The Best Way to Review LSAT Practice Tests

    LSAT Prep

    Structure your LSAT practice review for optimal results.Over on the PowerScore LSAT Discussion Forum, there has been a spate of discussions about how to best review practice LSATs and homework problems. I'm seeing students make a critical error as they study, and so I want to talk about that, and then lay down a framework for optimally reviewing the problems that you complete. This will help you get the most out of the time that you spend studying. Let's start by asking, what is the critical study error that many students are making?

    The error many students make is that they review just the questions they missed, and not the ones they answered correctly. This is the most natural error in the world, but you must review every single question you complete in order to get maximum value from the time you spend studying. As I discussed in an earlier article, you can't get all of the information contained in a question by looking at it just one time. And, although you may have answered a question correctly, you may not have fully understood the question, and equally important, there may have been a way to do the question more quickly or more decisively. In other words, just because you answered a question correctly does not mean that you answered it optimally, nor does it guarantee that you can repeat your performance the next time you encounter the same concept. Last, as my colleague Jon Denning has said, great test takers treat success in much the same way they treat failure, where further insight into victory is as likely to facilitate continued victory as an understanding of mistakes is to promote future avoidance.

    So, as you go through your practice tests and LSAT homework, look over the ones you missed, but also review the questions you answered correctly. If the question was perfectly clear to you, check it quickly and move on. However, if you had any hesitation at all in choosing the answer, make sure to go over the problem in the same manner as if you had missed it.

    Ok, with that critical piece of strategy covered, let's outline a consistent approach to reviewing questions. In the past, we've talked a lot about how to take practice LSAT tests, so I'm not going to cover that here. Instead, I'm going to specifically talk about how to review any test or homework problems you complete. There are three ways you can approach reviewing questions. Why discuss three different ways? Because using just one way can become tiresome and feel unrewarding, and so it's useful to mix it up on occasion. In general, the first method is best when you first are studying or feel "stuck." The second and third methods are better towards the middle or end of your preparation. So let's look at each:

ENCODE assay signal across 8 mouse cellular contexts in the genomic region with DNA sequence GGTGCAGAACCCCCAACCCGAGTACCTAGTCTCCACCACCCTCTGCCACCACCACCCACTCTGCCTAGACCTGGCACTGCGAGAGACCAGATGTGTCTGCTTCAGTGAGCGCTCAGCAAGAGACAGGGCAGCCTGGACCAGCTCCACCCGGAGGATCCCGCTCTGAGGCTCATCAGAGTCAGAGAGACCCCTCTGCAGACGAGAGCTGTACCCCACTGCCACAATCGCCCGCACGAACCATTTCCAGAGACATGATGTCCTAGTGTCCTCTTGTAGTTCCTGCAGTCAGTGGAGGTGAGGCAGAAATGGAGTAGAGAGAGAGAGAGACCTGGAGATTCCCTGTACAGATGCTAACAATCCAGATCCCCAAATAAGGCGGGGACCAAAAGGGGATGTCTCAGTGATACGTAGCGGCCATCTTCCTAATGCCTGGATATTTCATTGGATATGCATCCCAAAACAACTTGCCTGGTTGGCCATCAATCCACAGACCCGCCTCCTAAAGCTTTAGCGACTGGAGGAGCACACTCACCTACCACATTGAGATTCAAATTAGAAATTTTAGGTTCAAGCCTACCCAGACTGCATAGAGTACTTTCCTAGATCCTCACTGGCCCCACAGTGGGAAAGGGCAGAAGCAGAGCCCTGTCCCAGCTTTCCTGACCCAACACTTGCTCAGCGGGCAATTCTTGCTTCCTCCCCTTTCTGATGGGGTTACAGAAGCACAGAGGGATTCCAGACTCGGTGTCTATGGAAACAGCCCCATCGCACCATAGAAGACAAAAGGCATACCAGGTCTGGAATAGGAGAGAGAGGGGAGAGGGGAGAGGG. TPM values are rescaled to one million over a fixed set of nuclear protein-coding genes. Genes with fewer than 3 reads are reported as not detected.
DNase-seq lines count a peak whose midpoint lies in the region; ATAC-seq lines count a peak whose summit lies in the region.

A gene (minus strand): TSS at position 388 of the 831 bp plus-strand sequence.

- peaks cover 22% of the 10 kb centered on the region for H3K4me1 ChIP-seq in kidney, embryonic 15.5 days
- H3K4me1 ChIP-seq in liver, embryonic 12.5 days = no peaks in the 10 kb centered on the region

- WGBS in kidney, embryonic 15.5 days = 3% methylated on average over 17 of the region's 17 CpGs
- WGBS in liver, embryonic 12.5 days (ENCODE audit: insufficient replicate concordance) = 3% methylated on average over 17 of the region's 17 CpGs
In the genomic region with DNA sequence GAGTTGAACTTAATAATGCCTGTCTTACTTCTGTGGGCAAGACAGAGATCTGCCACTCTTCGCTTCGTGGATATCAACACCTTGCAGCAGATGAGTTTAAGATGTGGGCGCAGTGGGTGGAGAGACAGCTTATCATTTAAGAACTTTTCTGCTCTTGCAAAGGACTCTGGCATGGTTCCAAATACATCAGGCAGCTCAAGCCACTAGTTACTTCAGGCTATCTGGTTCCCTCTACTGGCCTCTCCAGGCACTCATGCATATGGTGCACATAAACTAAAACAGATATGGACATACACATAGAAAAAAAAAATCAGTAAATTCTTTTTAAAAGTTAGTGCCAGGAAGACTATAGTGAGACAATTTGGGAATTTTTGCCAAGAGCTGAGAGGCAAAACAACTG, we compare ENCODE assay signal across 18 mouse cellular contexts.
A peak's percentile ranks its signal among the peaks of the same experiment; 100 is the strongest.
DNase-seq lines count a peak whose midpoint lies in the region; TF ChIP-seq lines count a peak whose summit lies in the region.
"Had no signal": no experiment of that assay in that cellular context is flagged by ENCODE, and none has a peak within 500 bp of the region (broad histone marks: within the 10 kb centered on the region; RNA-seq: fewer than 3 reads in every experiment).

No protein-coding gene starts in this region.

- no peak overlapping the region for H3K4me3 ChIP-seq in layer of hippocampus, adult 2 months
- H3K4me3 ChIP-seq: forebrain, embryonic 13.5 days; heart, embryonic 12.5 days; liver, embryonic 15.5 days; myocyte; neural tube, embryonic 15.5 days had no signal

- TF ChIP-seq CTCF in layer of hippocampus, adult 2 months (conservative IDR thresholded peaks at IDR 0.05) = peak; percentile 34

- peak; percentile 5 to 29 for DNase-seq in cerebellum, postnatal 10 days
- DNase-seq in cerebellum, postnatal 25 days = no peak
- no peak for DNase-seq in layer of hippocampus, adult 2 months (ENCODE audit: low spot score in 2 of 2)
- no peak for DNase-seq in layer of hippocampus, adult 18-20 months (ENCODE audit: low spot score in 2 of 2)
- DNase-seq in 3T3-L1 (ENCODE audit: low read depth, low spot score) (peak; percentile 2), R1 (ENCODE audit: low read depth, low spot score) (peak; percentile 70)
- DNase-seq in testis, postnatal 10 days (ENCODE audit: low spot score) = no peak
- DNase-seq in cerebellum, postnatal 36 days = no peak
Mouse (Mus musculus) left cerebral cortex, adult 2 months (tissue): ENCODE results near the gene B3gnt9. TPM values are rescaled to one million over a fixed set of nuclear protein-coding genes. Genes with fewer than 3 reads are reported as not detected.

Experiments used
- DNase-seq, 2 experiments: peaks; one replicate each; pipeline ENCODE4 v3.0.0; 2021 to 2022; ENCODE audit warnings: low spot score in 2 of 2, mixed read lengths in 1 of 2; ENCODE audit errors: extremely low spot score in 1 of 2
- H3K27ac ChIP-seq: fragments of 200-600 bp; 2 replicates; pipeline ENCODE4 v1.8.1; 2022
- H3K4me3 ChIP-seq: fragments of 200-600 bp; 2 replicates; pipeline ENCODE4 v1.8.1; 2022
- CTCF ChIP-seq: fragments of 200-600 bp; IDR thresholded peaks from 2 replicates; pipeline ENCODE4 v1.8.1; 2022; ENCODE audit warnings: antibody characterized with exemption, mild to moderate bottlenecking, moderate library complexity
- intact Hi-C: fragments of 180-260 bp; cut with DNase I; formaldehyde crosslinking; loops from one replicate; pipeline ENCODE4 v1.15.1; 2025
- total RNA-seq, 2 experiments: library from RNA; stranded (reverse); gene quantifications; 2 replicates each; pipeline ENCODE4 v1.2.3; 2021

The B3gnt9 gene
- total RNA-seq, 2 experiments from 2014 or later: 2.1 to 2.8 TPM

Method I: Blind Review
     
    The first method of review delays your consideration of the answers until after you've had a chance to carefully examine each problem. This can be an excellent method for learning whether you really understand each problem, or if you were just getting lucky. This method is especially useful if you are struggling at a score plateau, or find your scores bouncing all around. 
     
      1. After you complete the test or question set, do NOT check the answers. 
      2.  
      3. Instead, write down every question that you felt you struggled on at all or felt less than certain about. If you couldn't finish certain questions, add those to the list with a notation that they were unfinished.

        The first step here is to create a tracking log for each question on the test. We offer tracker sheets in all of  our free LSAT self-study plans, so you can use those as-is or use them as a model for ones you create yourself.
      4.  
      5. Next, go back and review every question untimed, including the ones you did not answer. Your goal is to understand each question as well as possible, so take your time. There is no time limit as you review each question.
      6.  
      7. As you complete the review of each question, determine whether you would have kept the same answer choice or changed your answer to a different choice. If you change an answer, make notes in your tracker as to the reason you changed your answer.

        Example: "CE: Didn't see the causal conclusion" or "Down to 2, missed a word in (B)." 
      8.  
      9. With every question now reviewed in detail, you can now check all of your answers against the answer key.  You should produce two separate scores: one score for your original timed performance, and then a second score based on the answers you changed during your blind review phase. Your second score should be better!
      10.  
      11. While your first score tells you what you should have received, your second score tells you the questions that really tricked you. So let's go through each type of answer:
         
        The ones you didn't mark as a problem. These can be your best friend or very dangerous. If you didn't mark a problem as difficult and answered it correctly, then no problem. But if you missed it then this question tricked you. Stop and analyze it closely, and make  a special note on your tracker about the question (later you'll review all these super tricky problems together in order to find any deep patterns you might be missing).